Sunday, June 14, 2009

Back!

Chris took this picture of the bike that a bunch of us kicked in money/effort for as a birthday present. It's a 5" travel, 26" wheel "freeride" bike. Really fun setup, with a nice slack/aggro geometry but not so much travel that it's going to wallow through in situations where you need to aggressively move the bike around under you (ie, hop a log, whip the rear end around a tight corner, etc).

A lot of people think the attribute that distinguishes downhill or freeride bikes is the amount of travel - and this is just nonsense. A lot of folks will ride faster and smoother, and have more fun, on a bike with 4 or 5 or 6 inches of travel than 7 or 8 or 9. Riding a DH sled to it's full potential requires serious skills, commitment, and the courage to risk broken bones and worse. Many people don't really want that, but they buy a DH bike anyway and end up unable to get the wheels off the ground or really have as much fun.

So really, the main trait to look for in a bike that's intended to go downhill (whether you want to pedal it up or not) is the geometry - you want 90+mm of trail (but exactly how much is going to depend on where and how you ride), clearance for fat tires, good fit both while standing and sitting (word to the wise, you do NOT want to slam your seat all the way down to ride difficult terrain), and appropriate brake/shift/pedal options. With bars too high, you'll get lazy and straighten your legs when descending - likewise with them too low, you'll have a hard time with steeper lines. If you can't bunnyhop on flat pedals, you should stick with clipless (or learn to j-hop). I could go on and on, but the bottom line is this: pick a bike for freeriding or DH riding based on an honest assessment of your skills and what you want to do, and ignore the travel numbers in favor of picking a good geometry for your preferences and terrain. Unless you're a very skilled rider, a super long travel bike is only going to hold you back.

3 comments:

tristan said...

Great post. I'm always amazed at the number of young-ish kids riding big freeride and DH rigs - the bikes are so big and heavy that they can't handle them and are just passengers. There was one 100lbs kid riding around on a Stinky with Monsters....he couldn't even lift the front to huck off a kerb! Needless to say even the spandex-clad XC boys would tare him up on the downhills which was not good for his self-confidence. The solution? More travel: An M3 was purchased....

taryn said...

Can you teach me to ride one of those?

Matthew said...

In some respects I agree with you entirely, in specific areas I strongly disagree.

I ride DH mostly on a hardtail in technical terrain. I'll be the first person to tell you travel by itself does not a good DH bike make. In fact, for learning DH, plopping onto an 8" bike is just about the worst thing you can do (you just learn to slam through things instead of learning line selection, body language, and the skills that would let you take an 8" to stupid fast speeds while keeping control).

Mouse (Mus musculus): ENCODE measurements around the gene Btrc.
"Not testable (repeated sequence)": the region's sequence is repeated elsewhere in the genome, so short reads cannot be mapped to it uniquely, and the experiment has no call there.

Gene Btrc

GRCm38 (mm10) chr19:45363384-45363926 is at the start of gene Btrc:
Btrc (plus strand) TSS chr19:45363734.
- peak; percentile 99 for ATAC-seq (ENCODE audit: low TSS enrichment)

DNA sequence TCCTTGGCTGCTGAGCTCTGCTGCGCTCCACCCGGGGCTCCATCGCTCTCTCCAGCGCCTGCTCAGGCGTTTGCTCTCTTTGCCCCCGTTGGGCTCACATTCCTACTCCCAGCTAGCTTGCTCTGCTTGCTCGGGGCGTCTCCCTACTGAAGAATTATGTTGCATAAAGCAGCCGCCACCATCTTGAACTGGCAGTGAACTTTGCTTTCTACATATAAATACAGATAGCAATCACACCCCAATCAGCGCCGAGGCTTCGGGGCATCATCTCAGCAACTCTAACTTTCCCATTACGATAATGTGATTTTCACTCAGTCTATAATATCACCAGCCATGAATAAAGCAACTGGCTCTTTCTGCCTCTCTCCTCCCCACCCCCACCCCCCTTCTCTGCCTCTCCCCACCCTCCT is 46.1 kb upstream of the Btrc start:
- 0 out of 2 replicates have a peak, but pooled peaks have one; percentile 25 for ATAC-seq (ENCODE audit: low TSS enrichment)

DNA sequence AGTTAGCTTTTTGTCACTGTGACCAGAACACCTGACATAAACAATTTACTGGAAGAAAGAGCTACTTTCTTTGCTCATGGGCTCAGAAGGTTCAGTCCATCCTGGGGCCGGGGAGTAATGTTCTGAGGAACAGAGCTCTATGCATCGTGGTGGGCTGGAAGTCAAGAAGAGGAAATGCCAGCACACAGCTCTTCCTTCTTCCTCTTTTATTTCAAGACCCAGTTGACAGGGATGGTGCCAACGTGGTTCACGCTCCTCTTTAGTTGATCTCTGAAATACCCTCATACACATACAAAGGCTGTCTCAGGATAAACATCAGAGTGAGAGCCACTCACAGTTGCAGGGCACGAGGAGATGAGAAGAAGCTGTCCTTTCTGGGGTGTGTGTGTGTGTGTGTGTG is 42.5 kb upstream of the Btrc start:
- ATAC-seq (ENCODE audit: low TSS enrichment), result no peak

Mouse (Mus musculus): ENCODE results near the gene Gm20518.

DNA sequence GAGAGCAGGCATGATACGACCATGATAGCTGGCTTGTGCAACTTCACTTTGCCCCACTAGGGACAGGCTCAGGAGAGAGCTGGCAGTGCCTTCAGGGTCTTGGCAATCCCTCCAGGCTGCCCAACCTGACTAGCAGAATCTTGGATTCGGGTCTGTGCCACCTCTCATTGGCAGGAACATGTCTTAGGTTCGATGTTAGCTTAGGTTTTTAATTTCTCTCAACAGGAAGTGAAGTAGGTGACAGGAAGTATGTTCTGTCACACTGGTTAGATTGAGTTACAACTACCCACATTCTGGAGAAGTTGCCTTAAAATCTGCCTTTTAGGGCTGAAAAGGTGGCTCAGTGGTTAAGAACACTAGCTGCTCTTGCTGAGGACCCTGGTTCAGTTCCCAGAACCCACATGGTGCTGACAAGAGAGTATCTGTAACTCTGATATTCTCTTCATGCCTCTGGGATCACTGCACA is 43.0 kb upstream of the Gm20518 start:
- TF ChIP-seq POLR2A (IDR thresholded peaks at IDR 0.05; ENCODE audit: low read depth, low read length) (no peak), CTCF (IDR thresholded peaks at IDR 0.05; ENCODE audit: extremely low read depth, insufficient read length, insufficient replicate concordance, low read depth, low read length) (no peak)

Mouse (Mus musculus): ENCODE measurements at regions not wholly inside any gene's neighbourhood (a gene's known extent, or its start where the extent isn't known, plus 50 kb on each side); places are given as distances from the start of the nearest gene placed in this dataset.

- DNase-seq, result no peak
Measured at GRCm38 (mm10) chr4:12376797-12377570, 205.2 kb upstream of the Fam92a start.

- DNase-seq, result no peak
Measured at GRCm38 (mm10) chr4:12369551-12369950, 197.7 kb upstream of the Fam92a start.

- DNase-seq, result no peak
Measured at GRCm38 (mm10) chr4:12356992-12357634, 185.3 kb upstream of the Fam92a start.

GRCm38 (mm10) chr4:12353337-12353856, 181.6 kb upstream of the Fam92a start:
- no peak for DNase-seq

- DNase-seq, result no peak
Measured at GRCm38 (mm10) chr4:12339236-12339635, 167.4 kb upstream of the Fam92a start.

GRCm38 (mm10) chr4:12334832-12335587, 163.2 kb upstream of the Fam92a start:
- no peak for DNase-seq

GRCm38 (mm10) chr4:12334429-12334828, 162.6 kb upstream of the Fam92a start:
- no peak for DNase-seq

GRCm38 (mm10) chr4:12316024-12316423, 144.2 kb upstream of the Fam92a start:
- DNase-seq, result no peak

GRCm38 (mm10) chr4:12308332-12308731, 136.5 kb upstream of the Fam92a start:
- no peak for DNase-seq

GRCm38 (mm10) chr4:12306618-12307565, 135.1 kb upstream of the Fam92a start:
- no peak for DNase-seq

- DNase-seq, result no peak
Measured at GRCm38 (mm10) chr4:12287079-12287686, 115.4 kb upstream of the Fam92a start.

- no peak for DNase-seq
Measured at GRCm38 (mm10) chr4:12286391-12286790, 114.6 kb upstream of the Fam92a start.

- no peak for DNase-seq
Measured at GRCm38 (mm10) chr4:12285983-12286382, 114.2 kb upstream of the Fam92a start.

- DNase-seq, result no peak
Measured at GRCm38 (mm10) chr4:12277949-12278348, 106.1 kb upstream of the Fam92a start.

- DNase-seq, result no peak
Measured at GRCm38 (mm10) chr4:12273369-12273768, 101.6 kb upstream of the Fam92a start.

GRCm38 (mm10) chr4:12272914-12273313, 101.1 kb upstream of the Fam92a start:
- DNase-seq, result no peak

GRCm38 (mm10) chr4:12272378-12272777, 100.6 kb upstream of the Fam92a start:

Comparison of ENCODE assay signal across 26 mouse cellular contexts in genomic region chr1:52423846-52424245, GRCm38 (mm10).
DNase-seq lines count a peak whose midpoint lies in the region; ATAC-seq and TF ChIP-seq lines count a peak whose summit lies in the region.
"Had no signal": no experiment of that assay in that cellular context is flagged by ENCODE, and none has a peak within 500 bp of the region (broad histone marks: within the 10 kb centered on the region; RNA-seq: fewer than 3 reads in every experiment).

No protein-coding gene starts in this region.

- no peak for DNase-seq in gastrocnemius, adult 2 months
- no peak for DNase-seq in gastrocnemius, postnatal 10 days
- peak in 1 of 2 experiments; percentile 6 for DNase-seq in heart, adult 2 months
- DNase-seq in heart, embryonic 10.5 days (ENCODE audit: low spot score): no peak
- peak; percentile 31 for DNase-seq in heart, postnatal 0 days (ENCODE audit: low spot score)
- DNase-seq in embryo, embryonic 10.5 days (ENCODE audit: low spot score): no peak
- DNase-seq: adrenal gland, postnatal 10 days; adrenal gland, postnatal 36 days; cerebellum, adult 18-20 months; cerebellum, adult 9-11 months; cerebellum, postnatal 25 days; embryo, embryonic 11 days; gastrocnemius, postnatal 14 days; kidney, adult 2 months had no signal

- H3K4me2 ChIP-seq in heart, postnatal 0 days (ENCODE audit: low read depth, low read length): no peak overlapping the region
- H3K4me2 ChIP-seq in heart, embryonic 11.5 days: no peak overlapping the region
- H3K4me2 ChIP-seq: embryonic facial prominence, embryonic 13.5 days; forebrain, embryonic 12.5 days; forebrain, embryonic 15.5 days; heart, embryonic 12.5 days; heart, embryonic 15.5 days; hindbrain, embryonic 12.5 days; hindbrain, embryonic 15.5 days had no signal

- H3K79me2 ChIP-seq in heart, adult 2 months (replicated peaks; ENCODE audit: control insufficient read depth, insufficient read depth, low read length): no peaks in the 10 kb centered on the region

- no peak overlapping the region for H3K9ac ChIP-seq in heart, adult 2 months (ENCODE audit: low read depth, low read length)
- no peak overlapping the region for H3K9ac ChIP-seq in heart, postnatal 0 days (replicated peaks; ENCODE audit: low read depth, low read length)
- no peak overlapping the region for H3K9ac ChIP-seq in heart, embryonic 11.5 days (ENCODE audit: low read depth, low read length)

Trail is the best number to use to describe handling, but it is hard to get from most manufacturers. Headtube angle is a close second, but much easier to get (every frame builder advertises it). 65 or slacker is a sled that rides super fast, but suffers side-to-side flop at lower speeds, and 69 or more degrees gets really twitchy at speed or on steep bits. Things between make for a good DH/FR rig depending on what the individual rider wants.

So - I agree with your argument.

I, however, disagree with the comments about slammed seats and pedals (thought these are aside to your main argument).

I keep my seat as low as possible. When riding a full squish bike, I keep the seat as low as possible without interfering with the suspension or contacting the rear wheel at full compression.
The lower seat lets you really tip the bike forward so that you can still have equal weight distribution while going done some incredibly steep grades.
I never sit on my seat while downhilling. On a DH/FR bike, the seat is there for when you are resting (or just cruising), and for when you screw up. Every pound going through your seat and not through your legs is less direct control of your bike. If you are so tired you need to sit, pull over and take a break, your arms probably need a break too. There's no shame in pulling over and taking 30 seconds to breathe and talk about how much fun that last section was.

Regarding the comment about flat pedals; firstly falling clipped on a DH is risky business. If you can't lift your rear wheel (learn to!), then ride the chicken lines when you reach a point that requires it. If that isn't an option, walk the section. If you can't ride a section on flats, the danger of riding it clipped in should give you pause to think.
Secondly, most people riding DH initially suffer some apprehension. Adding the fear of "can I get my foot out in time" only complicated matters. If someone is a die hard clipless user, this point is moot, but for the vast majority of people, riding flats will reduce the apprehension and the associated last-second-brake-grab. Too often people reach and pass the point of no return only to slam on the brakes, causing crashes and injury. Most moves in DH require commitment. That commitment is easier to muster if you know that you are attached to your bike if things go south.

My two cents (less after exchange rate),
Matt